Facing the prospect of a lockout within three weeks, Toronto’s outside workers have played an unexpected gambit in its negotiations with the City of Toronto, offering to freeze wages for the next three years, a move the city admits is significant but not significant enough to reach a deal.
Described only yesterday by city negotiators as “Dr. No” for persistent rejections of city demands, Mark Ferguson, President of CUPE Local 416, said he is willing to roll over the current collective agreement for the next three years. Assuming the average collective agreement would grant 2-per-cent annual wage increases, the concession would save the city $8.5-million a year, or $25.5-million over the life of the contract.
“We are ready to sign a wage freeze tomorrow,” declared Mr. Ferguson at a morning press conference at City Hall. “I believe this goodwill gesture is enough to avoid any labour disruptions in the future.”
The move is not unprecedented for Local 416 – representing over 6,000 garbage workers, paramedics and other outside workers – but certainly unusual given that the two sides have barely budged over the last two months of faltering negotiations. Strategically, however, it defuses claims that union inflexibility is to blame for dragging the city towards a labour shutdown.
Mr. Ferguson characterized it as a peace offering, but it hasn’t warmed any hearts among the mayor’s inner circle quite yet. Deputy Mayor Doug Holyday, who first publicized the Dr. No characterization, found himself filling the role following Mr. Ferguson’s announcement on Friday.
“No,” he said, when asked if the offer of a wage freeze was enough to secure a deal. “There’s far more at stake here than wages and benefits. We’re willing to be quite reasonable on wages and benefits, we’ve told them that, but there are changes to the contract that we need to have to allow us to get to the efficiencies we need to balance our budget.”
Mr. Holyday, chair of the Employee and Labour Relations Committee, did concede the offer is “a good start.”
But city negotiators have been instructed to focus on job-security provision rather than wages. Councillor Denzil Minnan-Wong identified the so-called “jobs for life” as an aspect of the contract the city wants removed. That clause guarantees full-time employees another job in the municipality if they are displaced by contracting out.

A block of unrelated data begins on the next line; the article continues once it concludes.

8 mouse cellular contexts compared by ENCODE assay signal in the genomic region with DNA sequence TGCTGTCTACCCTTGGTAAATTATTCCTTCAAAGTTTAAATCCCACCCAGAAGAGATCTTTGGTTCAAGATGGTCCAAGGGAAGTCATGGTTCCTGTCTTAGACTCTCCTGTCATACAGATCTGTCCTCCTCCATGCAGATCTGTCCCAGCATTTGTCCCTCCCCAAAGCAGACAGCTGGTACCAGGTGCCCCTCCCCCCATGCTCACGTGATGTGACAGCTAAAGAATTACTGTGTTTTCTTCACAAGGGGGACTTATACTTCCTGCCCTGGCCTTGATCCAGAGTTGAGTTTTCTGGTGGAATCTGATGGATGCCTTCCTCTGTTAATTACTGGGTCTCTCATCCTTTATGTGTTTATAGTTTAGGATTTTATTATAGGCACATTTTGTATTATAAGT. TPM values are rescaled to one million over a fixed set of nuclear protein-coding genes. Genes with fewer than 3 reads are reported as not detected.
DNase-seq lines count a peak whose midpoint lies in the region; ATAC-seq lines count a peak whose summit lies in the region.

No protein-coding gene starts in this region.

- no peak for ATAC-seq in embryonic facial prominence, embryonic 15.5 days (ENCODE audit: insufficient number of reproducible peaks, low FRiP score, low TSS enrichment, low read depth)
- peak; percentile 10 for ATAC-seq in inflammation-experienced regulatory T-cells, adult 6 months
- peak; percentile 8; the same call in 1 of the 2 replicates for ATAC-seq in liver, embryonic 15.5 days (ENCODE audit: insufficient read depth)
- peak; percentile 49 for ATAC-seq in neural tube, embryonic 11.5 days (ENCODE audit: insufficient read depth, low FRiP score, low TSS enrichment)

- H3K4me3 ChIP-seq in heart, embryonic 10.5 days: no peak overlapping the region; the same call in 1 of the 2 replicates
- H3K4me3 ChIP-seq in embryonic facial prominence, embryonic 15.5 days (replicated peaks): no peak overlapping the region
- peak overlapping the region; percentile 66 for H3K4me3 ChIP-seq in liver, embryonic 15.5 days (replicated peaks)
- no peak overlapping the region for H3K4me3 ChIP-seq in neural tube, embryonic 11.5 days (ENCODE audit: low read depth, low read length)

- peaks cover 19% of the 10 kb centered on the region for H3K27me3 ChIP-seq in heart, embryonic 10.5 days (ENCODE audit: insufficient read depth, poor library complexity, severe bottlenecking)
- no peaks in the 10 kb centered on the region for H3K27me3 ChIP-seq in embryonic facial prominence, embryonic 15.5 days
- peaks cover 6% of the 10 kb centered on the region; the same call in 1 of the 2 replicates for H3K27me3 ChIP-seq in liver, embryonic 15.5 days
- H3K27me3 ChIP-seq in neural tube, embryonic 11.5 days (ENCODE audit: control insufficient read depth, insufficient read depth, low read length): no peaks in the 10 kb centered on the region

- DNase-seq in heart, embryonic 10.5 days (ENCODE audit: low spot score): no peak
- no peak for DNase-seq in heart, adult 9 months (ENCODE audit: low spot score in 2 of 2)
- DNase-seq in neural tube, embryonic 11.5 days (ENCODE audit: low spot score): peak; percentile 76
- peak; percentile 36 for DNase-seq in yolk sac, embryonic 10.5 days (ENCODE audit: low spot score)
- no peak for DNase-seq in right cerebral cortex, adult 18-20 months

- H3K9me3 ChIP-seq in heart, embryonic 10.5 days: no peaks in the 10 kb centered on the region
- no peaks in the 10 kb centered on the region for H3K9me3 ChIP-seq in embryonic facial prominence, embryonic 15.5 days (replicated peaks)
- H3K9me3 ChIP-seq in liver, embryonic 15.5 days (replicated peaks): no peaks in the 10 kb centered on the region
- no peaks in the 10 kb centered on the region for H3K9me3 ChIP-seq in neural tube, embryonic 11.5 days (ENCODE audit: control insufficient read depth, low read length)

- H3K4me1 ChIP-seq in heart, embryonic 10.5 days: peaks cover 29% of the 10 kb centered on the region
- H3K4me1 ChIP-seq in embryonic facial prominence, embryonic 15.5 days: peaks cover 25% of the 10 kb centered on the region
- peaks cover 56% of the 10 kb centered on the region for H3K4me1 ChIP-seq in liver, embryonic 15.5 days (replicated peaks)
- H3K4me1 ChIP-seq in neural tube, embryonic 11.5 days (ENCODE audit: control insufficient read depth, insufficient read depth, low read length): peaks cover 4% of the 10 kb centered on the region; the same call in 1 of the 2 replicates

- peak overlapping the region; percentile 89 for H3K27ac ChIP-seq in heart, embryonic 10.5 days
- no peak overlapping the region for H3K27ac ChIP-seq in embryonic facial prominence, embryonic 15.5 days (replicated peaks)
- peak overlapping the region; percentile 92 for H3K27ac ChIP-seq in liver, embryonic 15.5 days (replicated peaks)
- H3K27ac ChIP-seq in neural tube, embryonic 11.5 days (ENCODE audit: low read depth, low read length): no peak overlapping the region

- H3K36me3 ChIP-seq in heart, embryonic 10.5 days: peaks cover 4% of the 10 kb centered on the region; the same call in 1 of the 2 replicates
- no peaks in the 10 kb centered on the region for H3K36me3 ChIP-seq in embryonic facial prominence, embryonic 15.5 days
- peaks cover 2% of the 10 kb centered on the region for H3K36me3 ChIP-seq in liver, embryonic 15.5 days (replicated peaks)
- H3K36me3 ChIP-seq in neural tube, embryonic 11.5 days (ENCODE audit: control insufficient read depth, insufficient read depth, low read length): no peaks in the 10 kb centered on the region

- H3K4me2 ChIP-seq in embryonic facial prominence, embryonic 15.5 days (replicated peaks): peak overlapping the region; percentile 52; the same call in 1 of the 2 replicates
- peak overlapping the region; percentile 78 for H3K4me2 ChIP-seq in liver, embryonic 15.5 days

“What the union is trying to do, obviously, is trying to protect all those other provisions they have – the jobs for life provisions – and all those nice protections and clauses and benefits and perks they have within that contract,” said Mr. Minnan-Wong.
Clearly surprised by the offer, both Mr. Holyday and Mr. Minnan-Wong chastised Mr. Ferguson for bargaining through the media rather than at the negotiating table.
“It’s something that’s come right out of the blue, but it should have come at the bargaining table,” said Mr. Holyday.
Mr. Ferguson countered that the city has only granted two half-days of negotiations. A Local 416 source said that the union has twice offered a media blackout in bargaining, but the city has turned down the offer.
On Thursday, the city pushed Toronto closer to an all-out work stoppage by asking the provincial Minister of Labour to declare an official stalemate in negotiations with Local 416, also called a declaration of “no-board.”
The province is expected to come back with a no-board report as soon as Tuesday, starting a 17-day countdown until the city can declare a lockout or the union can go on strike.
The status of negotiations with CUPE Local 416, the city’s second-largest union, will have an inevitable effect on negotiations with Local 79, the largest city union with over 17,000 members.Report Typo/Error